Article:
18:28.000N 77:55.000 W Montego Bay Jamai ca
Port Antonio – Errol Flynn Marina
I was going to have a new tank built in the back cabin for diesel that I could get to and ignore the original tank for now. This shouldn’t have taken long, but the logistics, parts and all the mess was too much to bear. Eric decided that he and Don could help me, after a check of what was needed the next day. The following day we rigged up a 20L jerry can on it’s side so the intake pipe was long enough – actually I had to cut a little off. Sealing the top, which was now on the side and the 4 holes in the top was the challenge. It took several hours, but by 11 we had it with the sealant setting. Engine intake and return, tank vent and the filler is a plumbed in siphon tube. This means that I can fill from the cockpit rather than take diesel indoors, which gets really messy. Everyone wanted to leave the next day, which was a bit of a rush, but by that evening I had 80 litres of fresh diesel, we had sorted our marina bills and got immigration and customs to do the paperwork. We needed a cruising permit for all stops along the North coast. The bureaucracy here never ceases to amaze me.
25 November 0600 I set off, the other 2 boats were right behind me, but radio reception was terrible. I found myself out in a very lively sea. I anchored in Oracabessa at 1330, 35 miles, a fast trip for me – but it was windy. The others had turned back and anchored in the bay the other side of the marina.
I had fresh water in the bilges, which I thought was the inspection hatch on the tank, but found it was more coming from the sight fitting. This hadn’t worked for years, but I had not noticed how badly it fitted. I had a good attempt at reattaching and sealing this.
26 November I didn’t think the other boats would want to be in the quiet bay for Thanksgiving. I expected them to take one look and carry on to Ocho Rios. They did stay in Oracabessa and found the restaurant at Golden Eye Resort, originally owned by Ian Fleming. I headed for Ocho Rios, 10 miles and anchored behind the reef. That night there was a huge storm, torrential rain, which more than filled the water tank, but thunder and lightning. Computer, Kindle, Sat phone, phones all went in the cooker, in the hope that it was a Faraday box, but I really didn’t want a lightning strike.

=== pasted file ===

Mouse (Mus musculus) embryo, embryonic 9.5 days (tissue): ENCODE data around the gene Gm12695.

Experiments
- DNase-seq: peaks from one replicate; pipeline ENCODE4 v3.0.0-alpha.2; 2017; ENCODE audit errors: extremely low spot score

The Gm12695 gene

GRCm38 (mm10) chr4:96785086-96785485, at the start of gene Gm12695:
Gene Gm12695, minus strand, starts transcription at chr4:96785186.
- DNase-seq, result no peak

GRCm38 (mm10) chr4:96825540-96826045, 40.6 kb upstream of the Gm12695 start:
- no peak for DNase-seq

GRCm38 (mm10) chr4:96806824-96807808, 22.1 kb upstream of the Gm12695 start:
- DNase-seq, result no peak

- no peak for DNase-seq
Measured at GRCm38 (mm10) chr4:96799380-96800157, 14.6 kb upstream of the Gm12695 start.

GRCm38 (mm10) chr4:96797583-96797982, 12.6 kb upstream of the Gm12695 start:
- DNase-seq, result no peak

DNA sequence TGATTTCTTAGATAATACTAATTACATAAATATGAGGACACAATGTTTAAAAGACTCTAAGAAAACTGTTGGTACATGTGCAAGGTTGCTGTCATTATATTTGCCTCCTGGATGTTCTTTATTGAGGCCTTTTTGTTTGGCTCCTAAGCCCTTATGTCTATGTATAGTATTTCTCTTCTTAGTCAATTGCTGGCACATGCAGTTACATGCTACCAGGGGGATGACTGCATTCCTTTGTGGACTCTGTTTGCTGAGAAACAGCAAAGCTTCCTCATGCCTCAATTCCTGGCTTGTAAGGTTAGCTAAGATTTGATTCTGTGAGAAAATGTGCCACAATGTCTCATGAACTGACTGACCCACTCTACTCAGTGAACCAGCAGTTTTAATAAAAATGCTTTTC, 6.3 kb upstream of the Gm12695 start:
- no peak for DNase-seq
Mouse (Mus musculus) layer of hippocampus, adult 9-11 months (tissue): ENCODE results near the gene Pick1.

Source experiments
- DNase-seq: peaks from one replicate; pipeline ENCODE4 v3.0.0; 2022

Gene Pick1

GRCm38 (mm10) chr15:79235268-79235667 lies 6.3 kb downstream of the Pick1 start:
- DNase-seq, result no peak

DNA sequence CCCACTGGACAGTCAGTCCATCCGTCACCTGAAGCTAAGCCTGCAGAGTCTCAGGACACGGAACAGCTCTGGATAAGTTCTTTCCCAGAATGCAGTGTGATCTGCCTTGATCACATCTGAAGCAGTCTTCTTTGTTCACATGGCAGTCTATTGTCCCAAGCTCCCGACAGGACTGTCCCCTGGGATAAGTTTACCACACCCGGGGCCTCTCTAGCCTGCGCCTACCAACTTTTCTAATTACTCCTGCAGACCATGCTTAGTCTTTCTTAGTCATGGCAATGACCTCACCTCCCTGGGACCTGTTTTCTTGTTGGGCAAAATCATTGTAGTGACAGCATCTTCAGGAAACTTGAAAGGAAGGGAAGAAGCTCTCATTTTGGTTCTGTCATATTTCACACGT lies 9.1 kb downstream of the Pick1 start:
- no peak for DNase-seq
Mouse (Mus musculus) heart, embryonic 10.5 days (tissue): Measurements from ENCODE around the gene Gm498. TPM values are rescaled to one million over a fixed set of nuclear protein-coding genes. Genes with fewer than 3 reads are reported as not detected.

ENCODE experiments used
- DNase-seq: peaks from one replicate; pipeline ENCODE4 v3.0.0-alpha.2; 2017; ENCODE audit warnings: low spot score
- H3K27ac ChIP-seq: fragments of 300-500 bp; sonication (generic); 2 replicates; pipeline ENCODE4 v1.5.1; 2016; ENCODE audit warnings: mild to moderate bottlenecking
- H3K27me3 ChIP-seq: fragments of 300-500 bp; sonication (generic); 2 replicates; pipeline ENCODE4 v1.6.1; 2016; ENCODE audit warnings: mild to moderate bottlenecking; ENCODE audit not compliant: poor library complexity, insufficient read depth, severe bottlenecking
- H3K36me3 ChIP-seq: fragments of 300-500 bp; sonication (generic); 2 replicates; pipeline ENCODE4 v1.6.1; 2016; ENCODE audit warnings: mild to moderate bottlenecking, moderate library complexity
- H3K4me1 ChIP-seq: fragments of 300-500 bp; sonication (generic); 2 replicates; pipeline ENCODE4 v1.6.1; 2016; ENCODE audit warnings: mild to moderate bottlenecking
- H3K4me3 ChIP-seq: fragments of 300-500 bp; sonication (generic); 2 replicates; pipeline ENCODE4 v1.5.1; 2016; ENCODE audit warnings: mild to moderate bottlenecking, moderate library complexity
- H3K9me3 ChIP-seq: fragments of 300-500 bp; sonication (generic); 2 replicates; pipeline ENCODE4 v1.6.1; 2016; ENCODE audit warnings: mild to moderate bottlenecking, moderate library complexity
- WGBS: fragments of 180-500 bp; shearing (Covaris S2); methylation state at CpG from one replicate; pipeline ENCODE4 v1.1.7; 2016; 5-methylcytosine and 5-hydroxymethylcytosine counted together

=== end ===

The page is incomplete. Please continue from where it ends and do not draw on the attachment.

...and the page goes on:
27 November The other boats turned up, but anchored in the bay, better for access to the town, but would have been horribly rolly if there was more bad weather. I topped up the batteries and was ready to go. I was where the tripper boats brought the snorkelers, I put my wetsuit on and went in, but did not see much.
28 November 0600 I set off. The throttle was new in Curacao and it did feel a little on and off sometimes, but I was not ready for what happened next. The throttle cable fell apart at the engine end. I managed to steer to the end of the reef and drop anchor right in the narrow channel, between the cruise liner tie up dolphins and a swimming beach, but it was early and nobody actually came past. Eric was taking up his anchor, but after screaming and gesticulation (from me) he left Pamela on their boat and came over in his dinghy. He was a star. How had the throttle fixing come undone as it screwed in and had to be undone so that we could turn it and screw it back together. I cannot say how upset I was, it is terrifying if the engine will not work. I only need it for in and out of harbours and dangerous situations, when I really do need it to work. I had run without the pre-filter for a short time on the last day to Jamaica, with really clean fuel, but I vowed I would change that filter when I got in. 1215 anchored in Discovery Bay - I couldn’t see any problem with the filter, but I changed it anyway. Clean filters, clean fuel, best I can do.
0525 and Eric was already out of the bay. The wind was not enough to sail, so I motor sailed and arrived in Montego Bay at 1330. There were 3 J boats racing and I was obviously in their way, but they were in the navigable channel and I was nursing the engine. The engine was still making fuel starvation noises and I think it is because the intake tube was at the lowest point, right on the bottom of the tank, so absolutely any muck would go straight to the tube, so I put blocks under the corner to tilt it the other way, hopefully that is all it needs. I wanted to go on the dock, but the Yacht Club did not answer the radio so I anchored, got a lift into the dock, checked in and stayed for dinner with the other 2 boats.
2 boats left and so I re-anchored and am happy not to be on the dock. I inflated the dinghy and in these calm waters it is easy enough to row in to the club.